A Walk in Bahrain

Prior to its brief appearance in the world news spotlight  last spring, I’d guess that few of us knew much about Bahrain.  Truth be told I still didn’t know much after the coverage.  Fortunately, I had an unexpected chance to remedy my own ignorance with a free stopover on my way to Nepal.  Never one to pass up a chance to see someplace new (especially a free chance), I’m now sitting comfortably, although somewhat delirious with exhaustion, in the Bahrainian airport after an eventful day of touring the tiny country.

The ruins in the foreground were built in the time of Alexander the Great and using techniques imported from the ancient Greek world.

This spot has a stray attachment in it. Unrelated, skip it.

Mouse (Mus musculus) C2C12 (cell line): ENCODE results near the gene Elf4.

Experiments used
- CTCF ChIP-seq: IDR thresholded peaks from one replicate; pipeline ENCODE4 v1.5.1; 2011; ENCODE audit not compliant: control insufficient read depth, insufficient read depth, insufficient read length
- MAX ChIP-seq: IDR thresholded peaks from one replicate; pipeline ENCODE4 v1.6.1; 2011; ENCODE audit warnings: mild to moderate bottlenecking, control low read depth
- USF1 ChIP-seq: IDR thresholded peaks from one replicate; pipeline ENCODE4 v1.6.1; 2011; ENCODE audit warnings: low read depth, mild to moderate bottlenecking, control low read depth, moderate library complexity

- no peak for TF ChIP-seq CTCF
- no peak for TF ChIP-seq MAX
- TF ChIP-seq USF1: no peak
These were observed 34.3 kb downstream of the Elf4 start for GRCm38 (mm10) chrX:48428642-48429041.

It has been one of those perfect days of travel, perfect because it started off so dreadfully, and then, right as the day verged on complete failure, it turned truly excellent.  The day began at 7am (4am London time) and in a sleep deprived state I tried to navigate the complexities of obtaining a visa, a painful process in most countries. Bahrain shares the apparently universal love of bureaucratic absurdity and I threw a wrench in the red tape machine by not having a hotel address.  This made perfect sense to me since I was staying only 17 hours, but seemed completely incomprehensible to everyone else.  In the end I adapted and simply pretended I was going to a hotel, which despite being a complete and obvious fabrication, seemed to please everyone a great deal. Relieved to have made it through customs I hopped in a cab and told the driver to take me to the city center.  As we drove I rapidly realized that my ideas of Bahrain, and the Middle East in general, had been shaped far too much by Disney movies and other pseudo-fiction like the news.  Far from being some old fashioned, worn-down land torn by conflict, it was a large metropolis made up of extremely modern skyscrapers with new construction projects dotting the skyline.